by Sam Spinrad, Education Director
On Erev Simchat Torah, which fell on October 20 this year, we celebrated the beginning of our first-grade students’ Jewish education (consecration). This phrase—Jewish education—evokes a different image to everyone. Some may picture learning about Shabbat and holidays. Others may recollect intense hours of studying Hebrew or Torah trope in preparation for Bar/Bat Mitzvah. Still others might think of Israel, lifecycle events like bris or weddings, or maybe Torah study.
Since literally anything can be seen through a Jewish lens and because we’re dealing with several thousand years’ worth of history, it’s an immense challenge to choose a curriculum for religious school. Fifteen grade levels, from K’tanim through Grade 12, sounds like many years to work with—until you consider the content. Sure, Jewish movements (Reform, Conservative, Orthodox, etc.) are covered in Grade 2, but if we don’t also cover them in the upper grade levels, our students don’t get a formal education in the history of the movements or study the differences in the way we pray.
This is one reason it’s so important for students to continue their formal Jewish education beyond Bar/Bat Mitzvah year: this is their opportunity to finally study some of these subjects at the adult (or near adult) level. They get opportunities to learn the “true” story of Hannukah, to learn ethics from Talmud and not just Tanach, and to think “Jewishly” for themselves. Imagine what they would miss if they ceased their day school education after seventh grade.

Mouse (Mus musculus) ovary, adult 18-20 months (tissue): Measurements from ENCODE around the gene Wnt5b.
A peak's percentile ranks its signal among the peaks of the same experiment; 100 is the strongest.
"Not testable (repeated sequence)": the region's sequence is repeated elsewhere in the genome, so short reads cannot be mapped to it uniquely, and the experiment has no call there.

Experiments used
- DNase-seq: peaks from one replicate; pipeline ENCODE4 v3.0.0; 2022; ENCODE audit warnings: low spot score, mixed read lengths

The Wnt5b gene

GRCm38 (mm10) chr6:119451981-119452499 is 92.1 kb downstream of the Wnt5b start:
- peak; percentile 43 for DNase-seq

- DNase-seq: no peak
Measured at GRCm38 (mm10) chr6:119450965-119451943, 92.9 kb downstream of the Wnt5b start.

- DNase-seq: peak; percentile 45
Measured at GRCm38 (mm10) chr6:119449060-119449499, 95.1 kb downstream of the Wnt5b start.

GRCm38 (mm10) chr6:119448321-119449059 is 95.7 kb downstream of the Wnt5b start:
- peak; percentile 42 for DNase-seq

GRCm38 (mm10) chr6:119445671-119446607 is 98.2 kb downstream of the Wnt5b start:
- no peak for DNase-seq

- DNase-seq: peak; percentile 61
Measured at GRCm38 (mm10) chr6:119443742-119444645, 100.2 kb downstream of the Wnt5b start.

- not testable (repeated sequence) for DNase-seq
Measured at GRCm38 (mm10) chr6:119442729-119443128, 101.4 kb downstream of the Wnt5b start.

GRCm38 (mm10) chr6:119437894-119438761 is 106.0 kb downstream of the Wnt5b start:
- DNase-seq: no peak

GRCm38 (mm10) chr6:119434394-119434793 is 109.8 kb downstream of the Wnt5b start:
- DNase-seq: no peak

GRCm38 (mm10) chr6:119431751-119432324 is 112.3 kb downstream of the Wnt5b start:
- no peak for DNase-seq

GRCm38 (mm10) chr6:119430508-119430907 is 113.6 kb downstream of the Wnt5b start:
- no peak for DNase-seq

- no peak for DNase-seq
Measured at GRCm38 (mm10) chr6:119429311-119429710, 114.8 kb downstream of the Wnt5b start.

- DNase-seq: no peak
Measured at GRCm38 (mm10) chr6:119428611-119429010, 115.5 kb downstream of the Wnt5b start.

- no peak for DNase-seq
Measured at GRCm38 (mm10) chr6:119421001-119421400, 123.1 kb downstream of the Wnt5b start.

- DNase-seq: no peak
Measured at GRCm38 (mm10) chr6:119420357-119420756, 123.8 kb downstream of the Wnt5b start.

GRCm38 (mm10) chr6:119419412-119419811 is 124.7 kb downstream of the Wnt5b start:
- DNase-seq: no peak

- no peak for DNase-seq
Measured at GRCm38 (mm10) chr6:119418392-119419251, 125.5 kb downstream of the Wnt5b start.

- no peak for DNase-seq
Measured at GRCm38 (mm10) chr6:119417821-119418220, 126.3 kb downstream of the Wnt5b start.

At Consecration, Bar/Bat Mitzvah, and Confirmation services (read more here), we remind students that they have not reached the “finish line” of their Jewish education, but rather, a milestone. Beyond graduation, as life gives them new perspectives, we hope our students will continue to examine the aspects of Judaism that appeal to them. Our religious school aims to give them the tools to do so.
Image by Thomas Galler via Unsplash